What Is The Best Stage of Life for Learning?
Parents often wonder which is the best stage of life for learning motor activities, cognitive learning or emotional understanding in children. In this article, you’ll find everything you need to know about this topic.
When you see children in their daily activities and playing, you’ll see how fast they assimilate. They can mimic the information they constantly perceive through all their senses.
Of course, this topic isn’t new. In fact, it’s been widely studied by disciplines such as neuroscience. Children’s brain connections have been studied on numerous occasions, and researchers have reached amazing conclusions. We’ll share the results with you next.
With all this data, you can stimulate your child’s learning so they can reach their potential.
What is the best stage of life for learning?
To explain the best stage for learning, neuropediatric studies developed a concept called brain plasticity.
Through brain plasticity, they claim that children’s minds and senses work like a sponge. They soak up knowledge between the first few months and six years of life.
They absorb all the information they see around them. In addition, they do it very quickly and naturally.
During this time, children go through a sensitive period of learning. It’s a stage that you should definitely make the most of. At this time, kids are able to retain the greatest amount of knowledge.
This capacity covers areas such as musical and mathematical skills and motor coordination. It also covers emotional bonding, the development of memory related to visual ability and, of course, language development.
What should children learn according to their age?
Although between the first months and six years of life, children have an extraordinary capacity for learning, retention will depend on age.
From birth to two years
In the brain, there’s a subcortical structure called the amygdala that has multiple connections. These make someone integrate emotions, memories and feelings. Therefore, it establishes much of someone’s emotional behavior.
That’s why, from birth to two years of age, the type of treatment you give your babies will allow them to develop certain behaviors.
For example, they could either develop an avoidance attachment or empathy towards others. They can develop trust, respect for authority or fear.
We should note that healthy ties and adequate emotional intelligence affects all aspects of social development. Therefore, parents should pay attention to how they treat their child during this period.
First few months to five years
During this period, children’s brains build connections between what they see, its use and meaning.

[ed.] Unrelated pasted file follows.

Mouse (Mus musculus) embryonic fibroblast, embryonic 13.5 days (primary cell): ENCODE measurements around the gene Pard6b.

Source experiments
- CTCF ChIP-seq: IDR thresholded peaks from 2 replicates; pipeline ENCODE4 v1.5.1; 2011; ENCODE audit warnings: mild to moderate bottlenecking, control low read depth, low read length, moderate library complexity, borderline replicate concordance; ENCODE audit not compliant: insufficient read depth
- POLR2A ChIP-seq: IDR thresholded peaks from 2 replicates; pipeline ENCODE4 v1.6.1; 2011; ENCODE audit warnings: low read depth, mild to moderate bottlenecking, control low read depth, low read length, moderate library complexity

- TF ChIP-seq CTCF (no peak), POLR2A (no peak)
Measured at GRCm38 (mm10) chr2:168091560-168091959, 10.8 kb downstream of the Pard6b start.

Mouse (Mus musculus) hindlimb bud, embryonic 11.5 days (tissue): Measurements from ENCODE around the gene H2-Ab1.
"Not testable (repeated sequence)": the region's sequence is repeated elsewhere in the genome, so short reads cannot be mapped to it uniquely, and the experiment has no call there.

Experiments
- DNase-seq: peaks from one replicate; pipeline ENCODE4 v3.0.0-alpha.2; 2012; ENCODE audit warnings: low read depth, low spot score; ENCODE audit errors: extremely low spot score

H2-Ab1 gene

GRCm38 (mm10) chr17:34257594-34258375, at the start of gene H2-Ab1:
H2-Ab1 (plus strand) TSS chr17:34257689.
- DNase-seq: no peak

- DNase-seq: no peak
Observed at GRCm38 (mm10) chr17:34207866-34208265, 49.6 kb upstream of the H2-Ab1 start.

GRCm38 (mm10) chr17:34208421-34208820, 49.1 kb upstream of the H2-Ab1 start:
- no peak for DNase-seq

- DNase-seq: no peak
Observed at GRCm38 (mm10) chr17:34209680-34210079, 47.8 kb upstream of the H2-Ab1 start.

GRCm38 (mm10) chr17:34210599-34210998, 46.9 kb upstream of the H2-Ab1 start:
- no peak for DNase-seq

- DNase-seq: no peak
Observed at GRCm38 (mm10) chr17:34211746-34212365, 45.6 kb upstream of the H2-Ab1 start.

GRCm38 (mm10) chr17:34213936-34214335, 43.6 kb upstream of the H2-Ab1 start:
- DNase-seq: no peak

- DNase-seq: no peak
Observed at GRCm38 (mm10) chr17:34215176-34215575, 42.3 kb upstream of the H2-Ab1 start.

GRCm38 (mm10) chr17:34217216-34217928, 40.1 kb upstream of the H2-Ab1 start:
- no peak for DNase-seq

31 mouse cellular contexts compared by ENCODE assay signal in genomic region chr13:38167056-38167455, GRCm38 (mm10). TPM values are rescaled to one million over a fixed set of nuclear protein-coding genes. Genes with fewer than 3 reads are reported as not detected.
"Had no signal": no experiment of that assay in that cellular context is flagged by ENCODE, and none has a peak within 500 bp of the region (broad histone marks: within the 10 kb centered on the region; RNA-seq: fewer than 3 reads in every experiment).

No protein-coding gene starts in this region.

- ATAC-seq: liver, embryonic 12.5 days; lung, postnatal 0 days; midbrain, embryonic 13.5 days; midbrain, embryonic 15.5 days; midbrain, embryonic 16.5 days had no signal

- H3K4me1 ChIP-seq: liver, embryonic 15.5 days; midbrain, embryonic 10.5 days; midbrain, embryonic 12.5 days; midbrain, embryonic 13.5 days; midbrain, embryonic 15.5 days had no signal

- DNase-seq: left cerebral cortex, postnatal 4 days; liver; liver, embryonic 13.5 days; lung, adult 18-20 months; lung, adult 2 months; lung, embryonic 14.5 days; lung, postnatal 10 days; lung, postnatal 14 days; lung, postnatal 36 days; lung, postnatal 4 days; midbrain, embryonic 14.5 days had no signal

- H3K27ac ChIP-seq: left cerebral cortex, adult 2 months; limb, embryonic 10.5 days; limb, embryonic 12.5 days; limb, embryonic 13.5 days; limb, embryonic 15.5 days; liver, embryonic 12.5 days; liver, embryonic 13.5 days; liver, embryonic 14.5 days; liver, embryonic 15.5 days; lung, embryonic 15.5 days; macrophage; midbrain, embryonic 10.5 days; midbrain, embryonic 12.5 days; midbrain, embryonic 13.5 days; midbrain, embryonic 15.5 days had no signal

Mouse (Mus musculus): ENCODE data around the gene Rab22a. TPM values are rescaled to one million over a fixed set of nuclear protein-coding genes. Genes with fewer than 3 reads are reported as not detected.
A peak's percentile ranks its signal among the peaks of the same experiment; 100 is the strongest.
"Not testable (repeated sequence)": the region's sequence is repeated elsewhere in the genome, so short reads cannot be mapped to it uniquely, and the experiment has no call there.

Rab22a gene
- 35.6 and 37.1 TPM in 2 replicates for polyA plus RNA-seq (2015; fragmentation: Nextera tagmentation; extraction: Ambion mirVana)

This is all thanks to the fact that children learn through what they see. Therefore, seeing lights, colors, varied shapes and even distances will help them develop motor coordination later on.
“Through brain plasticity, they claim that children’s minds and senses work like a sponge.”
From eight months to eight years
After eight months, children try to reproduce the sounds they hear outside. This way, they try to achieve more direct communication with their parents or people close to them.
Of course, they begin babbling and reproducing small sounds. Around three years old, they reach the syntactic ability to make sentences with meaning in a correct order.
From then on until age 8, they consolidate the accents and vocabulary they learn from their parents and at school. Therefore, it’s important that you talk to children correctly. In addition, they need to learn new languages and learn to love reading.
Between one year and eight years
This period is also considered a particularly special stage of life for learning to play musical instruments. When doing activities requiring motor coordination, the same areas related to learning math are activated.
Therefore, children learn spatial reasoning too. This is one of the most important skills kids need in order to play instruments.
Ultimately, remember that parents are guides and partners in their children’s learning. With their help, kids can learn a wider range of skills and good self-control.
All cited sources were thoroughly reviewed by our team to ensure their quality, reliability, currency, and validity. The bibliography of this article was considered reliable and of academic or scientific accuracy.
- Rosell Puig, W., & Paneque Ramos, E. R. (2009). Consideraciones generales de los métodos de enseñanza y su aplicación en cada etapa del aprendizaje. Revista Habanera de Ciencias Médicas, 8(2), 0-0. http://scielo.sld.cu/scielo.php?script=sci_arttext&pid=s1729-519×2009000200016
- Vygotski, L. S. (1984). Aprendizaje y desarrollo intelectual en la edad escolar. Infancia y aprendizaje, 7(27-28), 105-116. https://www.tandfonline.com/doi/abs/10.1080/02103702.1984.10822045
- Moretta, P. Y. (2016). El proceso de aprendizaje: fases y elementos fundamentales. Revista San Gregorio, (11), 70-81. https://dialnet.unirioja.es/servlet/articulo?codigo=5585727